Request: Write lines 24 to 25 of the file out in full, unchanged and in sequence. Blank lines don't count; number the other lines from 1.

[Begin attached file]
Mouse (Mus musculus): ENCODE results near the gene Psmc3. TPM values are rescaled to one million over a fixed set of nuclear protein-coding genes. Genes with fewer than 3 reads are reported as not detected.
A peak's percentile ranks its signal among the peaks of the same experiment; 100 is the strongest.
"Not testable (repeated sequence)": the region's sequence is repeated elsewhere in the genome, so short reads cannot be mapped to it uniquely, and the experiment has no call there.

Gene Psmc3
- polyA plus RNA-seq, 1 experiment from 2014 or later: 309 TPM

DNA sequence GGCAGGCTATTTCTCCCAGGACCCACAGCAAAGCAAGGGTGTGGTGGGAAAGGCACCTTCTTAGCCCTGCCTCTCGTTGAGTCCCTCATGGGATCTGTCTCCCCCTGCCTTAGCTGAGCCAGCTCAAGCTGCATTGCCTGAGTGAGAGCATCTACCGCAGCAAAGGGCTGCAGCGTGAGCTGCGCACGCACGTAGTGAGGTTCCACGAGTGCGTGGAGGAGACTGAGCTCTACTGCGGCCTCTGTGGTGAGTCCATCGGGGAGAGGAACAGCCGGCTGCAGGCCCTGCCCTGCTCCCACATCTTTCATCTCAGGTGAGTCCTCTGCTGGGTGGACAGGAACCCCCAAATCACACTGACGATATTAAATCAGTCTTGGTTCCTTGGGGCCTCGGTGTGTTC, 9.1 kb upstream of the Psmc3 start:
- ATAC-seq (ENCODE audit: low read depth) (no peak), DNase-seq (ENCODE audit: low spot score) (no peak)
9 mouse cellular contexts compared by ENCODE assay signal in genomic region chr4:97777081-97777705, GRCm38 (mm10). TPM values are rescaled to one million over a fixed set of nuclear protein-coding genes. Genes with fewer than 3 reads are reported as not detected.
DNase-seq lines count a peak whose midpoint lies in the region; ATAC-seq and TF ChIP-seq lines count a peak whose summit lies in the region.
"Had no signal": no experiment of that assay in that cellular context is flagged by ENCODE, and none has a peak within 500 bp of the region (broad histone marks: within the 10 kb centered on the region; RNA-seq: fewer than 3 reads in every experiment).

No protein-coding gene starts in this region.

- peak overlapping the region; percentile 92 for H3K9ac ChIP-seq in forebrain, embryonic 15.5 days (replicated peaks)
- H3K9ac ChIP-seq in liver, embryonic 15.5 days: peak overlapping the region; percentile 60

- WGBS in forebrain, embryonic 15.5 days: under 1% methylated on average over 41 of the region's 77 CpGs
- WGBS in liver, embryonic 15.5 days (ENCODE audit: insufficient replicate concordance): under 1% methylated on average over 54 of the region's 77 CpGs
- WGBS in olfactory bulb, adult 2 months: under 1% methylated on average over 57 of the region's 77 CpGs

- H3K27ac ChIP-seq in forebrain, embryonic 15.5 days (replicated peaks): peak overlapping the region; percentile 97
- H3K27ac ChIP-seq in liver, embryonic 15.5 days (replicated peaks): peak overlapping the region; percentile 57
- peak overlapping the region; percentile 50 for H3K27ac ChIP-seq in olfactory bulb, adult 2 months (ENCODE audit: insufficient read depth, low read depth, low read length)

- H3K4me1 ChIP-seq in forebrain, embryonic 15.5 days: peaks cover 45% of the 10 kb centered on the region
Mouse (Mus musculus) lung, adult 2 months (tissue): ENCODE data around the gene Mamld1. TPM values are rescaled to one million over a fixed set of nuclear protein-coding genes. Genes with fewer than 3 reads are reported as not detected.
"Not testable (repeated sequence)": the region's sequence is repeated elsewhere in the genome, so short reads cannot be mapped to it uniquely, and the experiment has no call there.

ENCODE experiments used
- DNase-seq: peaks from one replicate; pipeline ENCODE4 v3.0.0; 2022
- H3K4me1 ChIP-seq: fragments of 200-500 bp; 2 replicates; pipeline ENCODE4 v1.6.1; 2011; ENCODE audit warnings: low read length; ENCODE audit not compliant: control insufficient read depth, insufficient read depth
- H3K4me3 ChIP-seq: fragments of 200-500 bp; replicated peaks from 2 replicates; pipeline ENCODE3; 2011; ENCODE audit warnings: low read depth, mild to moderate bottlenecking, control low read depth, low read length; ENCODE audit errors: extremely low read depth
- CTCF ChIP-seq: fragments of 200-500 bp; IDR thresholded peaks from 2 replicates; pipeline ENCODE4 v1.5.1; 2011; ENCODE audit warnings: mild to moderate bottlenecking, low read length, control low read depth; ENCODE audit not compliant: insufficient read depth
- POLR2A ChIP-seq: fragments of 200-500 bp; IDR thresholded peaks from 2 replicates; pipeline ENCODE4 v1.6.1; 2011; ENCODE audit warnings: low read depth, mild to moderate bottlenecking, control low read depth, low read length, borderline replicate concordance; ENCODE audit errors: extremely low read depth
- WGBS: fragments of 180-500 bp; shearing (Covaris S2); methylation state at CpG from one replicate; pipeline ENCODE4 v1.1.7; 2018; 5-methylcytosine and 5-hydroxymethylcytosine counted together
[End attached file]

- DNase-seq: peaks from one replicate; pipeline ENCODE4 v3.0.0; 2022
- H3K4me1 ChIP-seq: fragments of 200-500 bp; 2 replicates; pipeline ENCODE4 v1.6.1; 2011; ENCODE audit warnings: low read length; ENCODE audit not compliant: control insufficient read depth, insufficient read depth